Mediterranean-type diet and brain structural change from 73 to 79 years in the Lothian Birth Cohort 1936

Michelle Luciano* (Corresponding Author), Janie Corley, Maria Del Carmen Valdés Hernández, Leone Craig, Geraldine McNeill, Mark E Bastin, Ian J. Deary, Simon R. Cox, Joanna Wardlaw

*Corresponding author for this work

Research output: Contribution to journalArticlepeer-review

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Objectives: To test whether Mediterranean-type Diet (MeDi) at age 70 years is associated with longitudinal trajectories of total brain MRI volume over a six-year period from age 73 to 79.
Design: Cohort study which uses a correlational design.
Setting: Participants residing in the Lothian region of Scotland and living independently in the community.
Participants: A relatively healthy Scottish sample drawn from the Lothian Birth Cohort 1936.
Measurements: Total brain volume measurements were available at ages 73, 76 and 79 (N ranged 332 to 563). Adherence to the MeDi was based on food frequency questionnaire data collected three years before the baseline imaging scans, and was used in growth curve models to predict the trajectory of total brain volume change.
Results: No association was found (p>.05) between adherence to the MeDi at age 70 and total brain volume change from 73 to 79 years in minimally-adjusted (sex) or fully adjusted models controlling for additional health confounders.
Conclusions: Variation in adherence to the MeDi was not predictive of total brain atrophy over a six-year period. This suggests that previous findings of dietary associations with brain volume are not long lasting or become less important as ageing-related conditions account for greater variation in brain volume change. More frequent collection of dietary intake data is needed to clarify these findings.
Original languageEnglish
Pages (from-to)368–372
Number of pages5
JournalJournal of Nutrition, Health & Aging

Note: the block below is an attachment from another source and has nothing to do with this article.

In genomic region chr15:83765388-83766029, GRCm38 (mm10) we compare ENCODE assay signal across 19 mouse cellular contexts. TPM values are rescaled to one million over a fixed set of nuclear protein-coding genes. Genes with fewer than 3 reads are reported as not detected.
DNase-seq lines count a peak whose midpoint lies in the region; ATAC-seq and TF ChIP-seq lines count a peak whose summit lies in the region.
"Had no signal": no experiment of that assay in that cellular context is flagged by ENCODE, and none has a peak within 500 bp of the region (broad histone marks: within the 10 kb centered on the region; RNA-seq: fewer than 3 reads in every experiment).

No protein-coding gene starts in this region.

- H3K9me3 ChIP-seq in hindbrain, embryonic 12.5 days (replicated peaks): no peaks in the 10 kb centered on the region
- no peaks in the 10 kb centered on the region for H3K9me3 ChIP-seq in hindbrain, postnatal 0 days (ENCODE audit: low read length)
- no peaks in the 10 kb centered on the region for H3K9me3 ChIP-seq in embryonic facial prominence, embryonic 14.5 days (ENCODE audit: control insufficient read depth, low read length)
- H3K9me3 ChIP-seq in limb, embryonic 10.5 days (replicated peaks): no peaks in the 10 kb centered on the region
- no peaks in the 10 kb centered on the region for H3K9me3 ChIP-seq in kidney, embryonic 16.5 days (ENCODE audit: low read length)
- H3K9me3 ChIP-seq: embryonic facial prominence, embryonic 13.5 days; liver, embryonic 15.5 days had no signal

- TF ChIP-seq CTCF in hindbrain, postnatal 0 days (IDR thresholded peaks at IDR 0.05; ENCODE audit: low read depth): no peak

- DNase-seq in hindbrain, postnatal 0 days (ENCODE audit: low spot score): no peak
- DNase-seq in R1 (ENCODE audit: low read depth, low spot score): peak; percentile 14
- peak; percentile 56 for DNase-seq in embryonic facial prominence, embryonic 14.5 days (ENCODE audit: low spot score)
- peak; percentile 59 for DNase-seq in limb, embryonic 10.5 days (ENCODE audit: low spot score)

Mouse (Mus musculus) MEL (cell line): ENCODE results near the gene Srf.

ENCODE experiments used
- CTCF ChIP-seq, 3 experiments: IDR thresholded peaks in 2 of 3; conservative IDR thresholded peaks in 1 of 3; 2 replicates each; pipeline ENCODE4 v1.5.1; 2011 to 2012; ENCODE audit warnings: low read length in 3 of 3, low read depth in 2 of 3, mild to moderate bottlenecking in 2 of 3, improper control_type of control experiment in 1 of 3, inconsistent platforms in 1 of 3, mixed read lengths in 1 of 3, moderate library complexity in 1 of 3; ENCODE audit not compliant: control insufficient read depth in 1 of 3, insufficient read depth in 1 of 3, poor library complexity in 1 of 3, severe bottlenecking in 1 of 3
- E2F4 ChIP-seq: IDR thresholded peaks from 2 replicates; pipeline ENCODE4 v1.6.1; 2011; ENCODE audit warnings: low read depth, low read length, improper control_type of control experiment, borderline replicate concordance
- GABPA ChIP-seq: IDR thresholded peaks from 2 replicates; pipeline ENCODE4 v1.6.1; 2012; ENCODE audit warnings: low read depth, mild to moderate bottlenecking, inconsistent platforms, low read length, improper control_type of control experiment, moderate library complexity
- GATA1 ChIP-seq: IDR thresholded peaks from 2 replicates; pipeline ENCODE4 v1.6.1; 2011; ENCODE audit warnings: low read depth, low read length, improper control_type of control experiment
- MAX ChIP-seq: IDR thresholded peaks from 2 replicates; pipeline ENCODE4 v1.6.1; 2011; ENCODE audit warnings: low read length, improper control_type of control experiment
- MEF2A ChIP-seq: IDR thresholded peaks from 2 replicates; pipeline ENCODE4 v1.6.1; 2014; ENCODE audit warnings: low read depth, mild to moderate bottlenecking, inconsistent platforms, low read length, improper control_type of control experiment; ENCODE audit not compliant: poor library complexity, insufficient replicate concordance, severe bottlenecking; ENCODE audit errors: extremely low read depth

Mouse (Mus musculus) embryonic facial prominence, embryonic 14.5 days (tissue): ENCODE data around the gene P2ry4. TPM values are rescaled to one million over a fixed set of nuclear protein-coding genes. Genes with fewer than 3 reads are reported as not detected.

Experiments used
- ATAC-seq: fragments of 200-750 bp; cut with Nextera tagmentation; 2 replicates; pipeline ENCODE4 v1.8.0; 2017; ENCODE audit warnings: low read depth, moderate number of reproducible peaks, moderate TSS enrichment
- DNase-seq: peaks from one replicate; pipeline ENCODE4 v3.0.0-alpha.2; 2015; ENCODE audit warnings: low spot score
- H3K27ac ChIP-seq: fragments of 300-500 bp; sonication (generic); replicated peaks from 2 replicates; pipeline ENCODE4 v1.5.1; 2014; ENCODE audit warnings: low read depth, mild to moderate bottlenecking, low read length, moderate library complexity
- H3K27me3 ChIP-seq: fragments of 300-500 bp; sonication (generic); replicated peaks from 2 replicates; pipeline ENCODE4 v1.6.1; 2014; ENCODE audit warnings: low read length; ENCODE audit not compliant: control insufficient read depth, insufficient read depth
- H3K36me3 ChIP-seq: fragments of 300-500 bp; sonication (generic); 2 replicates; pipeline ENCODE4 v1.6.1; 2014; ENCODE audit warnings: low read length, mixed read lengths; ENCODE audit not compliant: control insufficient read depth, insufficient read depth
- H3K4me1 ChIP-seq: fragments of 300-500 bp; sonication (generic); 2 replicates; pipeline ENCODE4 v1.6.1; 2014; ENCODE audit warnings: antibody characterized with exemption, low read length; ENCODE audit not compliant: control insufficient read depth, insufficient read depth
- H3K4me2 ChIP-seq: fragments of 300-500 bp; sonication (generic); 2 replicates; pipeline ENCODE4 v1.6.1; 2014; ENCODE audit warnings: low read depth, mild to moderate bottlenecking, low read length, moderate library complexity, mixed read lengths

Early online date17 Mar 2022
Publication statusPublished - Apr 2022

Bibliographical note

Acknowledgements: We thank the LBC1936 members and project staff.

Study Funding: The LBC1936 and this research are supported by Age UK (Disconnected Mind project), the UK Medical Research Council [MRC; G0701120, G1001245, MR/M013111/1, MR/R024065/1], and the University of Edinburgh. SRC, MEB, and IJD were also supported by a National Institutes of Health (NIH) research grant R01AG054628. JMW, IJD are also supported by a Wellcome Trust Strategic Award (Ref 104036/Z/14/Z). MCVH is funded by the Row Fogo Charitable Trust (grant No. BROD.FID3668413). SRC was also supported by a Sir Henry Dale Fellowship jointly funded by the Wellcome Trust and the Royal Society (Grant Number 221890/Z/20/Z). Imaging and image analysis was performed at the Brain Research Imaging Centre (, Edinburgh, supported by the Scottish Funding Council SINAPSE Collaboration. LCAC acknowledges
4 Luciano funding from the Scottish Government’s Rural and Environment Science and Analytical Services (RESAS) division. MVH is funded by the Row Fogo Charitable Trust Centre for Research into Ageing and the Brain (Ref No: AD.ROW4.35. BRO-D.FID3668413). JMW received funding from the UK Dementia Research Institute which receives its funding from DRI Ltd, funded by the UK Medical Research Council, Alzheimer’s Society and Alzheimer’s Research UK.


  • brain atrophy
  • brain volume
  • longitudinal study
  • trajectory model
  • Brain atrophy
  • AGE


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